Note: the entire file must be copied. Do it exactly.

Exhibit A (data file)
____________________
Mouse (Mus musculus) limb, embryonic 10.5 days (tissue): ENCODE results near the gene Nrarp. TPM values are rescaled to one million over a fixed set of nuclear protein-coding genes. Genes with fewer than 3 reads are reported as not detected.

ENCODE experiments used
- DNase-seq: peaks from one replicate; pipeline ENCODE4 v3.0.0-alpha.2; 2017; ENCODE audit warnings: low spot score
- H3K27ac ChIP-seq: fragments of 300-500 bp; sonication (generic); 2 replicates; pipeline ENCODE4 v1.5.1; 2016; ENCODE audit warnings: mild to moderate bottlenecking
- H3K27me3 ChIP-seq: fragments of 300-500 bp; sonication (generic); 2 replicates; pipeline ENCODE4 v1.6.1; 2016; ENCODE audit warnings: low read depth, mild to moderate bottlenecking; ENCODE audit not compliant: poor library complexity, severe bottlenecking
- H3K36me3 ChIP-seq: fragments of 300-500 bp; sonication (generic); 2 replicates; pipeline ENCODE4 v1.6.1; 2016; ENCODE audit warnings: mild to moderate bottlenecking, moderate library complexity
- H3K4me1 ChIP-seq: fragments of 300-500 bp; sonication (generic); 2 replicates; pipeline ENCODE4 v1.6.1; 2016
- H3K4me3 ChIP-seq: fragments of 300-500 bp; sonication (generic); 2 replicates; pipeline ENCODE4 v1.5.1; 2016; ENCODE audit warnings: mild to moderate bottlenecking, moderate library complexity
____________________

Mouse (Mus musculus) limb, embryonic 10.5 days (tissue): ENCODE results near the gene Nrarp. TPM values are rescaled to one million over a fixed set of nuclear protein-coding genes. Genes with fewer than 3 reads are reported as not detected.

ENCODE experiments used
- DNase-seq: peaks from one replicate; pipeline ENCODE4 v3.0.0-alpha.2; 2017; ENCODE audit warnings: low spot score
- H3K27ac ChIP-seq: fragments of 300-500 bp; sonication (generic); 2 replicates; pipeline ENCODE4 v1.5.1; 2016; ENCODE audit warnings: mild to moderate bottlenecking
- H3K27me3 ChIP-seq: fragments of 300-500 bp; sonication (generic); 2 replicates; pipeline ENCODE4 v1.6.1; 2016; ENCODE audit warnings: low read depth, mild to moderate bottlenecking; ENCODE audit not compliant: poor library complexity, severe bottlenecking
- H3K36me3 ChIP-seq: fragments of 300-500 bp; sonication (generic); 2 replicates; pipeline ENCODE4 v1.6.1; 2016; ENCODE audit warnings: mild to moderate bottlenecking, moderate library complexity
- H3K4me1 ChIP-seq: fragments of 300-500 bp; sonication (generic); 2 replicates; pipeline ENCODE4 v1.6.1; 2016
- H3K4me3 ChIP-seq: fragments of 300-500 bp; sonication (generic); 2 replicates; pipeline ENCODE4 v1.5.1; 2016; ENCODE audit warnings: mild to moderate bottlenecking, moderate library complexity